Markets are, naturally enough, in freakout mode. Most days, any talking head’s bid to draw a link between “x” and the movement of the stock market is about as accurate as haruspicy — the reading of sheep’s entrails. Then there are days like yesterday, where what’s going on is as obvious as the nose on our face.
The EGX30 index ended yesterday’s session down 2.8%, with domestic investors leading the selloff in the sharpest one-day plunge since October, when index heavyweight CIB dragged the exchange down 3.5% on news that its chairman, Hisham Ezz El Arab resigned following a regulatory probe.
The benchmark index is now down 24.2% year-to-date — edging past 2015 (-21.8%) as the most recent annus horribilis for the EGX. EGX-listed companies erased nearly EGP 26 bn in market cap yesterday.
For context: The EGX30 was up 6.5% last year, well below the nearly 74% rally of 2016 and the nearly 21% it gained in 2017. And we’re lagging regional peers: The Tadawul is up nearly 2% YTD, while the Dubai Financial Market is down 11%.
Some market watchers are already saying we can see bottom, with Beltone Financial Executive Chairman Maged Shawky telling El Hekaya’s Amr Adib last night that it’s unlikely we’re going to see a market meltdown on the same scale as we did at the outset of the pandemic. Most markets clawed back a portion of their losses throughout the trading day, suggesting that it will only take “a couple of days” before the situation stabilizes, especially as positive news such as the upcoming stake sales by military-affiliated companies buoys sentiment, Shawky said (watch, runtime: 1:52).
The exchange suspended trading for 30 minutes early in the session after the broad-based EGX30 triggered the +/-5% circuit breakers for the first time since the pandemic-induced sell-off in March.
Industrial stocks led the selloff, with paper manufacturing, building materials, textiles, and shipping and transportation posting the steepest losses. Travel and leisure, construction, and real estate were also hard hit. Banks and non-banking financial services were less affected overall, but the Export Development Bank and Beltone Financial were the EGX30’s biggest losers. Index heavyweight CIB finished down 0.7%.
Most other major Middle Eastern and global markets also ended in the red as the new variant led to concerns of a wider spread. The slump came with a 2.8% fall in Brent crude prices. We have all the details in Planet Finance, below.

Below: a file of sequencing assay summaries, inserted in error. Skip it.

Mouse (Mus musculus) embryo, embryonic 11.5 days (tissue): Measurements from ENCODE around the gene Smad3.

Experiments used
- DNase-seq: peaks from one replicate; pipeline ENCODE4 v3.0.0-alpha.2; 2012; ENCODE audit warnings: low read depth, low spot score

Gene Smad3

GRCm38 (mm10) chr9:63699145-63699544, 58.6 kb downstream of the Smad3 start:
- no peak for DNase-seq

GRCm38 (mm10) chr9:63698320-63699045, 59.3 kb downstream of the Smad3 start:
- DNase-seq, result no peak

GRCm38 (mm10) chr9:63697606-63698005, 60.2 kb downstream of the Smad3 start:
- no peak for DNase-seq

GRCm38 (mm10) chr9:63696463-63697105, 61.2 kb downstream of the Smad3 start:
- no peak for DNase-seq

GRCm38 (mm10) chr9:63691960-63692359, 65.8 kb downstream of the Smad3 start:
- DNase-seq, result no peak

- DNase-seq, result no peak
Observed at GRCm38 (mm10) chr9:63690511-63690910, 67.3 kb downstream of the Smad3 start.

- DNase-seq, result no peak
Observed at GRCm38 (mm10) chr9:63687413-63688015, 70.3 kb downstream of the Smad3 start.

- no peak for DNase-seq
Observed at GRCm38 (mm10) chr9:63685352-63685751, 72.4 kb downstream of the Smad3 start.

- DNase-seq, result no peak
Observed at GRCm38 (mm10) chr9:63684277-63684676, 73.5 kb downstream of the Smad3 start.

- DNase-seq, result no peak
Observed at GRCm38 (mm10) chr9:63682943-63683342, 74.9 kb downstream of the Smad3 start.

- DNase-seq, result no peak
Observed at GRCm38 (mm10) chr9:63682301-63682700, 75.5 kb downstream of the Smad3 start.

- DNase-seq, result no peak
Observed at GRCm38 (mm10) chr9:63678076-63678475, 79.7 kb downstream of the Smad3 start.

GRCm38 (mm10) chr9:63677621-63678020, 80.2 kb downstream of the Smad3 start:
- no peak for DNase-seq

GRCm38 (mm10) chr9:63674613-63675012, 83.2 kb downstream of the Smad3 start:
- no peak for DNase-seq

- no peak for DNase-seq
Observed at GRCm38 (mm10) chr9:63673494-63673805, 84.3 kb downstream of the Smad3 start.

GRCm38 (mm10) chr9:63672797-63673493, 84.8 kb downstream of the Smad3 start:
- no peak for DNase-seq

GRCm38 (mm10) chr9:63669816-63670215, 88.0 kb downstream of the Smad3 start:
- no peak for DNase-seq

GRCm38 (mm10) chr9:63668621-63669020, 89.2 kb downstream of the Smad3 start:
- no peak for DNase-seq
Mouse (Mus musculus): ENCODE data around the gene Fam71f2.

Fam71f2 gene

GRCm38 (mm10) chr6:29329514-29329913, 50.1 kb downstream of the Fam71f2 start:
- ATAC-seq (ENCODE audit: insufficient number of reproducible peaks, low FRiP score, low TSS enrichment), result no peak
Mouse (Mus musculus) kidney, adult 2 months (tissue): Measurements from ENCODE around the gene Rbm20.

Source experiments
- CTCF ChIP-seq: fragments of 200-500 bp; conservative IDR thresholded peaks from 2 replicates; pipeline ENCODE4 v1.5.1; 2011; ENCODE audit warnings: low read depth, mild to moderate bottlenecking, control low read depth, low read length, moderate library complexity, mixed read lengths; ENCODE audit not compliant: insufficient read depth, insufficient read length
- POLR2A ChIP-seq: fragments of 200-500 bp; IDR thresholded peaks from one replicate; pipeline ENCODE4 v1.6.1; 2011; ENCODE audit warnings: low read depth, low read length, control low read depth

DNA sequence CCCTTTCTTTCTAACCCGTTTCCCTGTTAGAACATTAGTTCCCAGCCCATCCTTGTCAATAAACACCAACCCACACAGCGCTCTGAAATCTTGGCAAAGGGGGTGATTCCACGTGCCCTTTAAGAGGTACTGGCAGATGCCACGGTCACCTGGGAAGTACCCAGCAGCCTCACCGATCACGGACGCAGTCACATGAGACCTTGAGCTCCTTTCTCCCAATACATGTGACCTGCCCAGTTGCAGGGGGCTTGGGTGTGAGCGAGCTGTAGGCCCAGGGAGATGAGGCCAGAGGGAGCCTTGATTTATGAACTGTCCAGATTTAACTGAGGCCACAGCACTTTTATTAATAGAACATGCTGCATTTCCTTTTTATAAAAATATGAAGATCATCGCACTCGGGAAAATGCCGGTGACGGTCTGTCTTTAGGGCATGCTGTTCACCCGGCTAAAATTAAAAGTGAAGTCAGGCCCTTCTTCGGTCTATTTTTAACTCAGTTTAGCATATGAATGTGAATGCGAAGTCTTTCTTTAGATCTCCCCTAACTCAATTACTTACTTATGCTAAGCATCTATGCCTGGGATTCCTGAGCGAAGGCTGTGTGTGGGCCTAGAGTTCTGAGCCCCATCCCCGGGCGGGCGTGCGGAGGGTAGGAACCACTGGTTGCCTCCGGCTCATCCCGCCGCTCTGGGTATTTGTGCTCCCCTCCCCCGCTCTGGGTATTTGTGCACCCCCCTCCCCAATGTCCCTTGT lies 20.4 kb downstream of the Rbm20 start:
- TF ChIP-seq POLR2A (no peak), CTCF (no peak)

Shares across Asia are in the red this morning, though the selloffs are sub 1% by most major indexes. Futures at dispatch time point to a mixed open in both Europe and on Wall Street later today.
CIRCLE YOUR CALENDAR-
It’s interest rate week, and rate watchers are calling a pause: The Central Bank of Egypt’s Monetary Policy Committee meets to review rates this Thursday for its final sit-down of the year. All 10 analysts and economists we surveyed expect rates to be left unchanged, with some pointing to protecting the carry trade as a key reason the CBE could keep rates on hold.
We’re a little over a week away from the Egypt-UK post-Brexit agreement coming into effect on New Year’s Eve. The agreement is designed to unlock a spate of UK investments in Egypt, including in the Suez Canal Economic Zone, oil and gas, manufacturing, agribusiness, healthcare and education sectors.
Also on New Year’s Eve: Time runs out for EGX-listed companies to comply with requirements from the Financial Regulatory Authority to have at least one woman sitting on their boards of directors. Just under half of the EGX30’s constituents still have all-male boards.
PSA- The deadline for car owners to comply with traffic regulations to install a RFID electronic sticker on their cars is also on 31 December.
Check out our full calendar on the web for a comprehensive listing of upcoming news events, national holidays and news triggers.